There’s a lot to consider when choosing a Medicare plan. That’s why many people find themselves looking for more hands-on guidance with a Medicare broker. In fact, choosing the right broker can be just as important as finding the right plan. You want someone transparent and impartial who can share the information you need to make the best possible choice about your plan.

But the search for an excellent broker doesn’t have to be complicated. You just have to make sure you’re asking the right questions.

Do you need a Medicare broker?

Whether or not you need the help of a Medicare broker depends on your personal situation. Many people choose not to, but there are plenty of reasons why those looking for Medicare plans seek their guidance.

The truth is that Medicare can be confusing, with complicated benefits and exceptions to navigate. Knowledgeable Medicare brokers can help you explore your Medicare enrollment options, answer your questions and make sure you meet coverage requirements.

Questions to ask your Medicare broker

When looking for a Medicare broker, you’ll want to make sure whoever you choose is unbiased and well-informed – and that starts with a good conversation. Here are six questions that will help you figure out if the broker you’re considering is right for you.

1. How long have you been selling Medicare plans?

Broker experience is important. Brokers must be licensed by their state and have a prerequisite knowledge of Medicare, but plans are always changing. An experienced broker will have extensive knowledge of Medicare offerings, recent coverage changes, benefits and any additional questions you may have.

2. How many insurance companies do you work with?

This question will tell you a lot about the type of professional you’re working with. Some brokers contract with multiple insurance organizations and offer a wide selection of plans to choose from to best suit your needs. Meanwhile, some brokers only sell plans for a single Medicare insurance company. This makes their offerings less extensive – and it’s also important to note that many of these single-organization brokers are paid per sale.

3. What plans do you offer and why?

Most brokers are very knowledgeable about Original Medicare and may sell Medicare Advantage plans, Medicare Supplement insurance (Medigap), stand-alone Part D prescription drug plans or Medicare Cost plans (if available). Each type of coverage has its benefits, and it depends on what you’re looking for. The more robust a broker’s offerings, the more likely you are to find a plan that meets your specific needs. If a broker only sells one type of Medicare insurance, ask them why they do so.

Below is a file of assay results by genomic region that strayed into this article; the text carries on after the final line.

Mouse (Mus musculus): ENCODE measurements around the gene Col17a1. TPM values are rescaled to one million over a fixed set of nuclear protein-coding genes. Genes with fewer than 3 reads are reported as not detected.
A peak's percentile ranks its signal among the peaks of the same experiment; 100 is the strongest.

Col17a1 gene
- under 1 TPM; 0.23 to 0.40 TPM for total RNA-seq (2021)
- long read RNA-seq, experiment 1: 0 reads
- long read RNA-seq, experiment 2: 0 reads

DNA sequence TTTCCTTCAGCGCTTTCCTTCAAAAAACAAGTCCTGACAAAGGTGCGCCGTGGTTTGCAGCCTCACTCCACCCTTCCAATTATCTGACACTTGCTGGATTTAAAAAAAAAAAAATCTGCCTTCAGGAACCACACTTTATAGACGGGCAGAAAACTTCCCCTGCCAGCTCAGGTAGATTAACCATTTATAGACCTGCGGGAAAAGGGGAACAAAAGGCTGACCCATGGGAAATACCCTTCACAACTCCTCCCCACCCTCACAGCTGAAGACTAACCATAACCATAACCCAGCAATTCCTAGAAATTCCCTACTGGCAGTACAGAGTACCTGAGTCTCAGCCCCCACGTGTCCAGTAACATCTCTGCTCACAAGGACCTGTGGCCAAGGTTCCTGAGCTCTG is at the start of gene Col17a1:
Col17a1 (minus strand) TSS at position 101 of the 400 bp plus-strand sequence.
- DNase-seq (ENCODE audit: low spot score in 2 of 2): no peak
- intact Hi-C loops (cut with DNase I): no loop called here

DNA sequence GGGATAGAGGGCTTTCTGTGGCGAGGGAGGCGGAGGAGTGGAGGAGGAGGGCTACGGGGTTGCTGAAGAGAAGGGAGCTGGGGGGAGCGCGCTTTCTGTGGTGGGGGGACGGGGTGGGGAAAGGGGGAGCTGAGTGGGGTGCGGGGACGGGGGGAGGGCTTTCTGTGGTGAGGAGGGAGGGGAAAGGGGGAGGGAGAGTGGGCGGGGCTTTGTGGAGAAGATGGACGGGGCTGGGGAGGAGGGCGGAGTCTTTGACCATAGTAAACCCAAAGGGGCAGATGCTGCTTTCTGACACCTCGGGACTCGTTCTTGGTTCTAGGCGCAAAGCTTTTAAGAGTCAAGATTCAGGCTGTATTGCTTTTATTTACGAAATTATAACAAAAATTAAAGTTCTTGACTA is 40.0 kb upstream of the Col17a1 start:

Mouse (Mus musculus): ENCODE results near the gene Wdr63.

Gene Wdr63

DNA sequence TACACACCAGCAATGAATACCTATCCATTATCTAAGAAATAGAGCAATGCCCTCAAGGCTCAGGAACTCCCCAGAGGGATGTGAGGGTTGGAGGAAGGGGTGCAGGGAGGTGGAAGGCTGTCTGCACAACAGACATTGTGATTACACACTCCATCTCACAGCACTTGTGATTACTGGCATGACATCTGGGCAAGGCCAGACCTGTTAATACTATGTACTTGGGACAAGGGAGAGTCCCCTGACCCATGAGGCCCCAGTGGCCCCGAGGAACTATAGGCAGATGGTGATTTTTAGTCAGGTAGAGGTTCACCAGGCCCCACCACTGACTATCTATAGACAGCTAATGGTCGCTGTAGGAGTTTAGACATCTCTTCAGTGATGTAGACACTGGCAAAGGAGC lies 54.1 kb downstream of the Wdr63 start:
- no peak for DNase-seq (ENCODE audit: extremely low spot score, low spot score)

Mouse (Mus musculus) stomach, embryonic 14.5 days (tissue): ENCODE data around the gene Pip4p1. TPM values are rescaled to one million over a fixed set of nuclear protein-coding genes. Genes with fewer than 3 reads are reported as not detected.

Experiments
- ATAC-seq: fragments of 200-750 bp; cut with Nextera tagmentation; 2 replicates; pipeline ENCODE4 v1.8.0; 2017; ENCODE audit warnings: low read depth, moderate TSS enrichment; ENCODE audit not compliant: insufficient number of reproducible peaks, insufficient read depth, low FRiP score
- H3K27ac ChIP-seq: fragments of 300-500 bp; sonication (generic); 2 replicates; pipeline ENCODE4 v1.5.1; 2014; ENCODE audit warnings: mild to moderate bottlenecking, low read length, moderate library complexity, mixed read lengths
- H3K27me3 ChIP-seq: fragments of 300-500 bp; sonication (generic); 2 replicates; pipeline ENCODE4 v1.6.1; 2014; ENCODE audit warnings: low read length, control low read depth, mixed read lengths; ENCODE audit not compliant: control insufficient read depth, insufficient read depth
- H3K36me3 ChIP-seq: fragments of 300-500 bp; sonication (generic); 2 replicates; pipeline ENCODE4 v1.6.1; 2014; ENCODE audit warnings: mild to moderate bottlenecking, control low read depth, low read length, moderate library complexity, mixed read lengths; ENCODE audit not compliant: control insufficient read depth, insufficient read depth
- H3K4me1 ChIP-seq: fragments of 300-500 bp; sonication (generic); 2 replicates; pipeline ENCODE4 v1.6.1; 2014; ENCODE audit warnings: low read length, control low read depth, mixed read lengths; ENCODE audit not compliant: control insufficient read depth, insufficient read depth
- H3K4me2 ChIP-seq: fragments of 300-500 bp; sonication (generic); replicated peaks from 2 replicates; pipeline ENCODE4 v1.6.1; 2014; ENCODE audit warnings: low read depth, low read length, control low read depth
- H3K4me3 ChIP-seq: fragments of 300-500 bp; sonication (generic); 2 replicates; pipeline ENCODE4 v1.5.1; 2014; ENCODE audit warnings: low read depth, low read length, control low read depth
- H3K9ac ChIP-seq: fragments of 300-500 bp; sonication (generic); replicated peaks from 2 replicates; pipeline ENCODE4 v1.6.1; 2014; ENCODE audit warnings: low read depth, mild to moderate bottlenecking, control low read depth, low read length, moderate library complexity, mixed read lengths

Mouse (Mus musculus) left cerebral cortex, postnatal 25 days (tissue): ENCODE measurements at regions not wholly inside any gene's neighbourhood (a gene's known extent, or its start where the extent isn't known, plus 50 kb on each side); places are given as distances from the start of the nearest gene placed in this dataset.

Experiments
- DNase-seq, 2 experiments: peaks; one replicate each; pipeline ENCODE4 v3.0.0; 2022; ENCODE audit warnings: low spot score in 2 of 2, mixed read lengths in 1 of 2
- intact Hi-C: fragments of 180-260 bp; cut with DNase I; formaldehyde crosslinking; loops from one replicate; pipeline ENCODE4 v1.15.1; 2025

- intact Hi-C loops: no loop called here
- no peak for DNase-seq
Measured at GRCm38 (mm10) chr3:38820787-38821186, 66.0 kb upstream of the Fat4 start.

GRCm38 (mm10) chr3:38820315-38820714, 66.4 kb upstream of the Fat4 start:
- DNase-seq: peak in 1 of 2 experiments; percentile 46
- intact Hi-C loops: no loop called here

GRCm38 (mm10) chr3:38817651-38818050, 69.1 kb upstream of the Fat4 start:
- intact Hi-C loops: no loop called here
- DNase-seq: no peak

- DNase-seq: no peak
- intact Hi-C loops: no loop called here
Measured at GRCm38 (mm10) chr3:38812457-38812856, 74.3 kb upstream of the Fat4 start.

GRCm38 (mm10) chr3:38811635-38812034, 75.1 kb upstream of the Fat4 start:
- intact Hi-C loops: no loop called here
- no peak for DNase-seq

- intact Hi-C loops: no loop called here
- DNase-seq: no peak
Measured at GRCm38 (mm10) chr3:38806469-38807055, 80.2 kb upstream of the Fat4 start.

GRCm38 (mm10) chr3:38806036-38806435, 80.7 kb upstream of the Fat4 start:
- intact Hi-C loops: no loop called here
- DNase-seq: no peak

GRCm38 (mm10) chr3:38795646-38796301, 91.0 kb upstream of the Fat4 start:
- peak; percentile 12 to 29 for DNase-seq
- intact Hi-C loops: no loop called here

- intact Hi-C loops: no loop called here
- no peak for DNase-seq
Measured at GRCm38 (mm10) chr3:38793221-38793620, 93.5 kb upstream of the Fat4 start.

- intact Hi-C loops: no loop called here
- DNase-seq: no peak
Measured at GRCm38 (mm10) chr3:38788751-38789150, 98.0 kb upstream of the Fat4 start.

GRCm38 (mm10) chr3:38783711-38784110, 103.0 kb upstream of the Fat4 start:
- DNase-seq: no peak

4. What types of services do you offer your clients beyond helping with enrollments?

Enrollment assistance isn’t the only service brokers have to offer. Some provide on-going engagement as well as a hands-on support team in the office to help answer your questions and assist with billing issues and more. This extra support can go a long way in terms of understanding your coverage as well as any limitations you may not have considered.

5. Can you tell me what your other clients like – or do not like – about your recommended plan?

Everyone loves a good testimonial! Hearing others detail the pros and cons of a broker’s most popular plan can help you make a more informed decision. It’s one thing to read about a plan, but it’s another thing entirely to hear how that plan has served other beneficiaries in practice. Plus, many of today’s plans offer added benefits you might want to hear about, including gym memberships, travel benefits and much more.

6. What areas of the state do you serve?

Medicare health and prescription drug plan offerings vary by state – this includes which area (or region) of the state you live in. According to the Centers for Medicare and Medicaid Services, brokers are licensed to do work in the state in which they conduct their business. This includes yearly training and testing by the health insurance companies they represent, and following specific marketing regulations related to selling and enrolling beneficiaries in Medicare health and drug plans. Make sure to confirm with your broker that you live in the area in which they’re licensed to serve before getting started.

Looking for a Medicare broker?

Our easy-to-use online tool will help you find a qualified Medicare broker in your area.